Diabetes Research Centers

My research concerns the molecular mechanisms of type 2 diabetes and the effects of iron on metabolism and risk for chronic diseases. These studies encompass basic mechanistic approaches using animal and cell culture models, as well as multicenter human clinical trials.

The mission of the North Carolina Diabetes Research Center (NCDRC) is to create and support an interactive regional diabetes research community (184 members) across four premiere research institutions in North Carolina, who currently garner over $70 million annually for support of their diabetes

Dr. German is the Associate Director and Clinical Director of the UCSF Diabetes Center, Director of the the Hillblom Islet Genesis Network and the UCSF NIH Diabetes Research Center (DRC).
The University of California San Francisco Diabetes Research Center (UCSF DRC) is one of only 16 research centers established by the National Institute of Diabetes and Digestive and Kidney Diseases (NIDDK) to accelerate basic and clinical research into diabetes.
Dr. Bell’s research focuses on the genetics of diabetes mellitus. Ongoing studies in his laboratory include the genetics of type 2 diabetes in the Mexican American population of Starr County, Texas.
The University of Chicago Diabetes Research and Training Center (DRTC) provides resources for the support and coordination of the research and training activities in diabetes and related metabolic and endocrine disorders of a large and growing number of independently funded but highly interactive investigators.
Dr. Shulman is the George R. Cowgill Professor of Medicine, Cellular & Molecular Physiology and Physiological Chemistry at Yale University, where he serves as Co-Director of the Yale Diabetes Research Center and Director of the Yale Mouse Metabolic Phenotyping Center.
The Yale Diabetes Research Center (DRC) was established in the spring of 1993 with the goal of promoting research in diabetes and related metabolic and endocrine disorders at the university.
The Pessin laboratory is analyzing insulin signaling at the molecular level, the regulation of glucose uptake and metabolism at the cellular, molecular level and the integrative systems of metabolism in normal and pathophysiologic states in genetic rodent models.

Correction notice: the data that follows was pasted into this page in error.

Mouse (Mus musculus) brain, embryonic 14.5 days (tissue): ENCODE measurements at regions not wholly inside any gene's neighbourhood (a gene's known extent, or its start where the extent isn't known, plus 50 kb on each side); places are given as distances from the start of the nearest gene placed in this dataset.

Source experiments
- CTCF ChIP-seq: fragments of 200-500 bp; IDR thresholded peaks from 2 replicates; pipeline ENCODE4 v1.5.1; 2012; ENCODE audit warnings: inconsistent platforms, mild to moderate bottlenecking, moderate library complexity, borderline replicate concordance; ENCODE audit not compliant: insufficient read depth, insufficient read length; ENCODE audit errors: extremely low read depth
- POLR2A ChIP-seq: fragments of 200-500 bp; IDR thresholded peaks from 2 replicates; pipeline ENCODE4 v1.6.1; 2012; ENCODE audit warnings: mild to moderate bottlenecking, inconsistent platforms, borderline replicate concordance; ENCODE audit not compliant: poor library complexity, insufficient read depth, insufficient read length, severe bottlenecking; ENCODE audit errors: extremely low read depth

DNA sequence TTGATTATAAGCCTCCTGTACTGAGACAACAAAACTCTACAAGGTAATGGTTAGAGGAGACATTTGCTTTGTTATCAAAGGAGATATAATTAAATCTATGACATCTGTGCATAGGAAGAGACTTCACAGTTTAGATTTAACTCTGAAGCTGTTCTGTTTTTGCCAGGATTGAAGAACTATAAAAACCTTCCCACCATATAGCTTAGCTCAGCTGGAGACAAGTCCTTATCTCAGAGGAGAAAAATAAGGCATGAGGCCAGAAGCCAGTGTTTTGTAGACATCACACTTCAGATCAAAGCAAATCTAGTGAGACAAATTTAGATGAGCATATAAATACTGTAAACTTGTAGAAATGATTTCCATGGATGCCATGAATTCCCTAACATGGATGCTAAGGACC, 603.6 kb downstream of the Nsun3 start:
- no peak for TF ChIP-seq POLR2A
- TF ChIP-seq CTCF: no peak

The Einstein-Mount Sinai Diabetes Research Center (ES-DRC) comprises a vibrant, extensive, diverse, well-funded and highly productive program that provides the foundation for high-quality and cutting-edge research in diabetes and related studies in obesity, metabolism and endocrinology.
My laboratory studies the mechanism by which hyperglycemia and insulin resistance are causing diabetic retinopathy, nephropathy and cardiovascular diseases.
Since its inception in 1898, the primary mission of the Joslin Diabetes Center has been to care for people with diabetes, and conduct research to provide new knowledge about diabetes and its complications that will lead to new treatments, prevention and/or cure of these disorders.
The Accili laboratory studies the mechanism of insulin action and the pathogenesis of diabetes, with a focus on pancreatic beta cell failure.
The Columbia University Diabetes and Endocrinology Research Center provides research support for investigators pursuing research on diabetes and metabolic disorders.
The purpose of our research is to understand how glucose stimulates insulin secretion by pancreatic islet cells and to characterize and reverse abnormalities in this process that are present in diabetes.
The Vanderbilt Diabetes Research and Training Center (DRTC), is a NIH-sponsored Diabetes Center that facilitates the discovery, application, and translation of scientific knowledge to improve the lives of people with diabetes.
Dr. Kahn received his medical degree from the University of Cape Town, South Africa. He is an endocrinologist whose research focuses on the mechanisms responsible for the critical impairments in insulin secretion that result in the development of diabetes.
The University of Washington (UW) Diabetes Research Center (DRC) at the University of Washington is one of 16 Diabetes Research Centers sponsored by the National Institutes of Health to promote basic, translational, and clinical research on diabetes and related metabolic disorders.
Seung K. Kim is Professor in the Department of Developmental Biology and, by courtesy, in the Department of Medicine (Oncology Division) at Stanford University School of Medicine, where he has been a faculty member since 1998.
The mission of the Stanford Diabetes Research Center is to support basic and clinical research to discover, apply and translate science about diabetes and it complications, to improve health and wellness.
Diabetes Centers

NIDDK Diabetes Centers

The NIDDK-supported Diabetes Research Centers (DRCs) are part of an integrated program of diabetes and related endocrinology and metabolism research. NIDDK’s Diabetes Centers program supports extramural research institutions that have established an existing base of high-quality, diabetes-related research. Centers provide increased, cost effective collaboration among multidisciplinary groups of investigators at institutions with an established, comprehensive research base in diabetes and related areas of endocrinology and metabolism. DRCs are intended to improve the quality and multidisciplinary nature of research on diabetes by providing shared access to specialized technical resources and expertise. DRCs are intended to facilitate progress in research with the goal of developing new methods to treat, prevent and ultimately cure diabetes mellitus and its complications.